At the height of the pandemic, as Ireland is seeing the highest case numbers with a potential recession knocking on the door, there is an opportunity for Compliance Officers to emerge stronger from this crisis. COVID-19 showed how fast the world can change overnight and Compliance Officers regardless of which financial sector they work in, had to react and adopt to this crisis quickly. During this process, we learnt to be more resilient, responsive and agile. It is now time to put what we learnt from this experience into practice. Like all crisis, COVID-19 will be over one day, and when we get out of the tunnel and into the light, where will the Compliance Officer be standing; beside the business or behind it? How we act today will determine the answer.   

Lawyer Photo

Author: Elif Gurbuzer Mooney

Second place in the ACOI Niall Gallagher Professional Diploma in Compliance Scholarship competition


  1. Agile Manifesto 2020, “Manifesto for Agile” Agile Manifesto, viewed 16 October 2020. https://agilemanifesto.org/ Bovill 2020, “Covid-19 and conduct risk: Are you taking reasonable steps?” viewed on 20 October 2020. https://www.bovill.com/ covid-19-and-conduct-risk-areyou- taking-reasonable-steps/
  2. Central Bank of Ireland, 2012 “Consumer Protection Code” Central Bank of Ireland, viewed 12 October 2020. https://www. centralbank.ie/docs/default-source/ regulation/consumer-protection/ other-codes-of-conduct/4-gns-4- 2-7-cp-code-2012.pdf?sfvrsn=6  
  3. Central Bank of Ireland, 2020 “October Quarterly Bulletin” Central Bank of Ireland, viewed 15 October 2020. https://www.centralbank.ie/ publication/quarterly-bulletins
  4. Central Bank of Ireland, 2020 “Dear CEO Letter, March” Central Bank of Ireland, viewed on 15 October 2020. https://www. centralbank.ie/docs/default-source/ regulation/consumer-protection/ dear-ceo-letter---central-bankof- ireland-expectations-ofinsurance- undertakings-in-lightof- covid-19.pdf?sfvrsn=20
  5. Central Bank of Ireland, 2020 “Dear CEO Letter, January” Central Bank of Ireland, viewed on 15 October 2020. https://www. centralbank.ie/docs/default-source/ regulation/industry-market-sectors/ securities-markets/wholesalemarkets/ securities-market-conductrisk--- dear-ceo-letter.pdf?sfvrsn=5
  6. Central Bank of Ireland, 2020 “Customer Protection Outlook” Central Bank of Ireland, viewed on 17 October 2020. https://www. centralbank.ie/regulation/consumerprotection/ consumer-protectionoutlook- report#:~:text=The%20 Central%20Bank’s%20 Consumer%20Protection,do%20 to%20minimise%20these%20risks.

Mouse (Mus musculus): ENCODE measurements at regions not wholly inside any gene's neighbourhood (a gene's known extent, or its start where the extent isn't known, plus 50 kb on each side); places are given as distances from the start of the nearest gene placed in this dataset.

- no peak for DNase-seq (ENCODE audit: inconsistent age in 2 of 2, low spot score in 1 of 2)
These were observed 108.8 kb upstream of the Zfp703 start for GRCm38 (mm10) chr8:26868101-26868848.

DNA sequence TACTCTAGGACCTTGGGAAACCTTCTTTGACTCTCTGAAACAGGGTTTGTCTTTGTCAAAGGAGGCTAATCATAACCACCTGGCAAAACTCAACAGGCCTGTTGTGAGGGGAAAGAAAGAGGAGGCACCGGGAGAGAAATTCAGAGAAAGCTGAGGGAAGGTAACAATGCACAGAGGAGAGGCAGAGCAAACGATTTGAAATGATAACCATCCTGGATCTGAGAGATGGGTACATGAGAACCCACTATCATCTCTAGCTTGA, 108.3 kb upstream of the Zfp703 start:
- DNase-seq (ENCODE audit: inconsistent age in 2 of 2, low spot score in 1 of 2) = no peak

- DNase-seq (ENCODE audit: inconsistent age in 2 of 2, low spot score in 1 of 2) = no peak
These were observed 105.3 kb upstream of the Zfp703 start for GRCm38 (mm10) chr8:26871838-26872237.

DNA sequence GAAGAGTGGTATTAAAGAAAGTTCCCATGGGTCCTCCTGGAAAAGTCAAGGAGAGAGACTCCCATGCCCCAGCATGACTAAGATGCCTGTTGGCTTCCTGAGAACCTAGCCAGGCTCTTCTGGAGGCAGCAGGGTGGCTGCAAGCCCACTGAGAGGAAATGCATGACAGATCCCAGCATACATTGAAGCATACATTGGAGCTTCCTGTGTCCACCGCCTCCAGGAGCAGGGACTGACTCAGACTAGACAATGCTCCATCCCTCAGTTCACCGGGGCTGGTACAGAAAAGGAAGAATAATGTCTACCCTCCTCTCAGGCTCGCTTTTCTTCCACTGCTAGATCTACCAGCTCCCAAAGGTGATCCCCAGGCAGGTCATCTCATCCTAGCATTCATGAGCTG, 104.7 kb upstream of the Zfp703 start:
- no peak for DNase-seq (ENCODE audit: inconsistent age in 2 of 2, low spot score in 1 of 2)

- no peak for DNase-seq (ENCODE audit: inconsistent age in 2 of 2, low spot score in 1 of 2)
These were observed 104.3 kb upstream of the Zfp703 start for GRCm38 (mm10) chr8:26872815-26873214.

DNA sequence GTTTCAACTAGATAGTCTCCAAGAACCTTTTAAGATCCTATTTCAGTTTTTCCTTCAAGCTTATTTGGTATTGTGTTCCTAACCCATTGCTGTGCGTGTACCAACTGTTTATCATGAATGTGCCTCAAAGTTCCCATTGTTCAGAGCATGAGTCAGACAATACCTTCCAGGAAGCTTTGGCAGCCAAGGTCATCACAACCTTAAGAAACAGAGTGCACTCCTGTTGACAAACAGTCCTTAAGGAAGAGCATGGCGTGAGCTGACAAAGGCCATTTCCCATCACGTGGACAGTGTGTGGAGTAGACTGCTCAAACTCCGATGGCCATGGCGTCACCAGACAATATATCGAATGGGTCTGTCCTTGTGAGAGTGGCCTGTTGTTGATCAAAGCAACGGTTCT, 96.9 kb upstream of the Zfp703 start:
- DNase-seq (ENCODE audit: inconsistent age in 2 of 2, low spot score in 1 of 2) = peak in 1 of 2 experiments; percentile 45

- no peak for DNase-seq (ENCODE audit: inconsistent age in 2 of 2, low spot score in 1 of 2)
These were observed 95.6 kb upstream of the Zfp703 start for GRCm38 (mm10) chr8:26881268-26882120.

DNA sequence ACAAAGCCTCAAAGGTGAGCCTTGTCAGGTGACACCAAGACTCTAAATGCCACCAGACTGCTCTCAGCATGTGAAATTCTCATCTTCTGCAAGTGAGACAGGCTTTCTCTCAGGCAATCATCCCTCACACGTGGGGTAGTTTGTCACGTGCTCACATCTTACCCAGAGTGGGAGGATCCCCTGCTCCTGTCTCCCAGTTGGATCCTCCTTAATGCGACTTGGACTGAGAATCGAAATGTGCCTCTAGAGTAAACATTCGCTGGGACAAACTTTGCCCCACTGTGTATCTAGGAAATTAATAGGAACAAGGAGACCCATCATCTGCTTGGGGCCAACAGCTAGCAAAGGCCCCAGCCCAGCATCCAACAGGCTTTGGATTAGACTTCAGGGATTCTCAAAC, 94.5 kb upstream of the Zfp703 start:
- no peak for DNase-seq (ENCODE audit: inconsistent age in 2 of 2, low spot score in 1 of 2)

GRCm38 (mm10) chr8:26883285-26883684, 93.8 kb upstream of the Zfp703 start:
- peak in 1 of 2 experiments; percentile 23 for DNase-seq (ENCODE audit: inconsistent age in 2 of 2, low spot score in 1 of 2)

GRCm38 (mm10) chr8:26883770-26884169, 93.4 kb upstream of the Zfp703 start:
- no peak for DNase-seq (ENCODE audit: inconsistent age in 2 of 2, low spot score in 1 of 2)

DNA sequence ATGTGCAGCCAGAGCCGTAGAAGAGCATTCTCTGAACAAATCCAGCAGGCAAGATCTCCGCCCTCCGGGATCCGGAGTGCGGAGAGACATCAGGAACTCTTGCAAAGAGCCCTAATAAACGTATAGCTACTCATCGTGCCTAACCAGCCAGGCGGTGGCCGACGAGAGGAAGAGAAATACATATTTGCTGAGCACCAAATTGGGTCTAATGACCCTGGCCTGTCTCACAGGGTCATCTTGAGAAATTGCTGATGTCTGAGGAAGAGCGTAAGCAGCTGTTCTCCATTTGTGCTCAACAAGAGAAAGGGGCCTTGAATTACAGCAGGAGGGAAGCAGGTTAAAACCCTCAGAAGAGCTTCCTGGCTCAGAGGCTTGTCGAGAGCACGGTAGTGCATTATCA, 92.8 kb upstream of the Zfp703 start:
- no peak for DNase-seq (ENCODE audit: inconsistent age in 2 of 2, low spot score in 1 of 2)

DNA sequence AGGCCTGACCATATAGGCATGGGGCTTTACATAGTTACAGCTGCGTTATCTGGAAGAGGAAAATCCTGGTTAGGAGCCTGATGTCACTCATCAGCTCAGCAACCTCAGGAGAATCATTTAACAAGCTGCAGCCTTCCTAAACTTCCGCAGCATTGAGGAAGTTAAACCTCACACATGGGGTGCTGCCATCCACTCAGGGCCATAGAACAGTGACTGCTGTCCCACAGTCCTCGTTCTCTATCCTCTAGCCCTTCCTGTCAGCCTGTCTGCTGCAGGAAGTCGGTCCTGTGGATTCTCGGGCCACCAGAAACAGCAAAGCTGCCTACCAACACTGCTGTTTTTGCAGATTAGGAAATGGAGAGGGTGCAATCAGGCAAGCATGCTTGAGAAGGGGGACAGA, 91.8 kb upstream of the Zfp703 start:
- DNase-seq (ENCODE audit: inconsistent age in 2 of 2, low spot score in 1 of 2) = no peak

7. Deloitte, 2020 “Impact of COVID-19 on Insurance Industry” Deloitte, viewed 15 October 2020. https://www2.deloitte.com/ie/en/ pages/covid-19/articles/impact- COVID-19-insurance-industry.html
  8. Deloitte, 2020 “Enhanced Market Conduct Risk during COVID-19” Deloitte, viewed 20 October 2020. https://www2.deloitte. com/content/dam/Deloitte/uk/ Documents/financial-services/ deloitte-uk-market-conductrisks- during-covid19.pdf
  9. EIOPA, 2019 “Framework for Assessing Conduct Risk Through the Product Life Cycle”, EIOPA, viewed 20 October 2020. https:// register.eiopa.europa.eu/ Publications/Reports/2018.6644_ EN_03_MOD-GP.pdf
  10. Hsien Heah, Wan, 2020 “ COVID-19- 7 Steps to Treating Customers Fairly” Barneet Waddingham, viewed 21 October 2020. https://www.barnettwaddingham. co.uk/commentinsight/ blog/covid-19-treatinginsurance- customers-fairly/
  11. Lawshelf 2020, “History of Corporate Compliance Regulations”, Lawshelf, viewed 12 October 2020. https://lawshelf.com/ shortvideoscontentview/history-ofcorporate- compliance-regulations/
  12. OECD 2020 “ Insurance Sector Response to COVID-19 by Governments, Supervisors and Industry” OECD, viewed 13 October 2020. http://www.oecd.org/pensions/ Insurance-sector-responsesto- COVID-19-by-governmentssupervisors- and-industry.pdf
  13. PwC, 2020 “How does the insurance industry respond to the coronavirus crisis?” PwC, viewed 15 October 2020. https:// www.pwc.ie/issues/covid-19/ insurance-industry.html
  14. Vincet, Nicole 2017 “Conduct Risk- a UK perspective” Deliotte, viewed on 20 October 2020. https://www2.deloitte.com/ content/dam/Deloitte/ie/ Documents/Risk/ie-Nicola-Vincent- Breakfast-briefing-slides.pdf 

ICQ Summer Edition 2021

This article was taken from the ACOI's ICQ Summer Edition 2021